The 7T, in use at the Center for Imaging of Neurodegenerative Diseases (CIND),is the first at any VA facility in the country and the most advanced MRI system in the West. The 30-ton magnet generates a field strength that is 150,000 times stronger than the Earth’s magnetic field, and it is twice as strong as the best MRI scanners used anywhere for patient care today, said Pratik Mukherjee, MD, PhD, director of CIND at the SFVAMC.

Equally impressive is the 7T MRI’s precision and speed. Coils, smaller and more sensitive than in other MRIs, pick up signals from molecules in the brain, to help give researchers exquisite images. The 7T can capture changes in cellular layers in the gray matter of the cerebral cortex – sheaths and areas thinner than a dime – where memory, attention, perception and other functions are controlled.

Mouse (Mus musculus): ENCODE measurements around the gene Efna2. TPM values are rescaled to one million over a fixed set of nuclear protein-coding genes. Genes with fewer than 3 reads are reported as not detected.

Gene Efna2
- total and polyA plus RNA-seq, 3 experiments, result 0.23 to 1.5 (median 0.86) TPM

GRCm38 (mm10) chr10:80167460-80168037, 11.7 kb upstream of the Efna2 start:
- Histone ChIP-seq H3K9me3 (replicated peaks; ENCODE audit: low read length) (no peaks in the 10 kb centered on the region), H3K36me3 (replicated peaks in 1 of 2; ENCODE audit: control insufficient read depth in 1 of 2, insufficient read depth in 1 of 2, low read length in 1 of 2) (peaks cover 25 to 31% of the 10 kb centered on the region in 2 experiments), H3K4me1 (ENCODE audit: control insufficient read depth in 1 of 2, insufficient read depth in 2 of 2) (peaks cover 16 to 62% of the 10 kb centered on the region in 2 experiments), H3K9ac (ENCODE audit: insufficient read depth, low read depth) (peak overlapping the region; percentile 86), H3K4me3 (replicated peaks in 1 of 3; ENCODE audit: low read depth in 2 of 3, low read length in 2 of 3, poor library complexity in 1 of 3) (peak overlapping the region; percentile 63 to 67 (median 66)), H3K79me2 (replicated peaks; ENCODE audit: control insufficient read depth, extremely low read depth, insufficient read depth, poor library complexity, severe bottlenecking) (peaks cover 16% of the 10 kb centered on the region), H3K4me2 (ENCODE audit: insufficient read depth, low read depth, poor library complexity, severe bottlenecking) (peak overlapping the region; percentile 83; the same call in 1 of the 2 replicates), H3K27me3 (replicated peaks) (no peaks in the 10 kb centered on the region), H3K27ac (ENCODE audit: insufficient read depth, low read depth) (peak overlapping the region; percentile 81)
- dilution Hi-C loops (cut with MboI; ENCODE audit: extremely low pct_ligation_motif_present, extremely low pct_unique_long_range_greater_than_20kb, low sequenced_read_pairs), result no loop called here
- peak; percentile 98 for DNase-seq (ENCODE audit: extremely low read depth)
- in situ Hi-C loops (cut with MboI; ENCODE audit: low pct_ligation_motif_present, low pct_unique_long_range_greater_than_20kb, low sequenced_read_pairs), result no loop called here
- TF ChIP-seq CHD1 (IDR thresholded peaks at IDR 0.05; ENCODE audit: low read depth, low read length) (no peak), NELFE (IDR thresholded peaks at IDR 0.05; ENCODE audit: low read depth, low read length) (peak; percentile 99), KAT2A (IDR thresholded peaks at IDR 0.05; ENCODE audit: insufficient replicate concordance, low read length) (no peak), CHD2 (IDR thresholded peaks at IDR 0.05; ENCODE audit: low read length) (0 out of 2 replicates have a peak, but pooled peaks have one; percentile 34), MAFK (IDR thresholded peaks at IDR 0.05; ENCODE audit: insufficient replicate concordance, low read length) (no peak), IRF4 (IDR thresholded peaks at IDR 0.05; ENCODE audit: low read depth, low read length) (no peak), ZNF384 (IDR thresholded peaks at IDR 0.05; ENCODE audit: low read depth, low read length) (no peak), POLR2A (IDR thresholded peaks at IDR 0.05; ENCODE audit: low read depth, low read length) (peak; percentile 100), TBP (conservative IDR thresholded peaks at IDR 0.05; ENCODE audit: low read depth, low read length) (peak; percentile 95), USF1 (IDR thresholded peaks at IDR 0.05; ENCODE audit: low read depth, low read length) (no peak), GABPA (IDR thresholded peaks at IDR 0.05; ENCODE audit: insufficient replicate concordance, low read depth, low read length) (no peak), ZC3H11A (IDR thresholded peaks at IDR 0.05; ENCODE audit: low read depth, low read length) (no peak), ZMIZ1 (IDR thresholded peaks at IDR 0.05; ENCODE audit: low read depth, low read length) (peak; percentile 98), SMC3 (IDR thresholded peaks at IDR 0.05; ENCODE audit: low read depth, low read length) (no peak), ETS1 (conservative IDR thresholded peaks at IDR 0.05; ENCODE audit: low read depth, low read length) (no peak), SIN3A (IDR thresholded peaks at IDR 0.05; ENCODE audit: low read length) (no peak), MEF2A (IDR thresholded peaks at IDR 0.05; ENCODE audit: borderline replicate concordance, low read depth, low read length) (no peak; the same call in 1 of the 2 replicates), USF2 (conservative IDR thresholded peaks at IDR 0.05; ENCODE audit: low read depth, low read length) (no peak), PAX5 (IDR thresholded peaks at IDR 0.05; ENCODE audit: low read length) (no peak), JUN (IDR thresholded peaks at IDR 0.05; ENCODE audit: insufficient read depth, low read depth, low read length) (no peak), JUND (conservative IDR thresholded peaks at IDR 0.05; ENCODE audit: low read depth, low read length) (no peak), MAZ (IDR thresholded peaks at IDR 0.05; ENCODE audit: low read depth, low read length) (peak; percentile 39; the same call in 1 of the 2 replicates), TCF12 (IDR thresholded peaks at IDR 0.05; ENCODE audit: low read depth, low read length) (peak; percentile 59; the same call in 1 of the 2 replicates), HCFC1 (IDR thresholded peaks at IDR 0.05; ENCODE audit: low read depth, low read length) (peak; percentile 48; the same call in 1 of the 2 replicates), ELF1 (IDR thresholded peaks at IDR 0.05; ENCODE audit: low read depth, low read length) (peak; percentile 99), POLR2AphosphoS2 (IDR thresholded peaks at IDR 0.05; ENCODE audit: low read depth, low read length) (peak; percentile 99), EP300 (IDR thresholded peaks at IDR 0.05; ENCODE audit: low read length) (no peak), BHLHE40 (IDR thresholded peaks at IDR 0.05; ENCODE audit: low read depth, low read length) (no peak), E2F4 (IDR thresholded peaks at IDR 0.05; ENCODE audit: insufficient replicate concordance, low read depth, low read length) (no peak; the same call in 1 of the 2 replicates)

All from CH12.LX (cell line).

“It can perform functional imaging of activity in the whole brain in less than a second,” said Mukherjee.

“The 7T brings research and advanced technology closer to the patients - Veterans - who will benefit,” he said.

The GOALS study and 7T imaging research are classic examples of how health care providers and research scientists supported by NCIRE -  The Veterans Health Research Institute – along with Veterans themselves – are shedding light on how to heal and improve the lives of those who have served the country.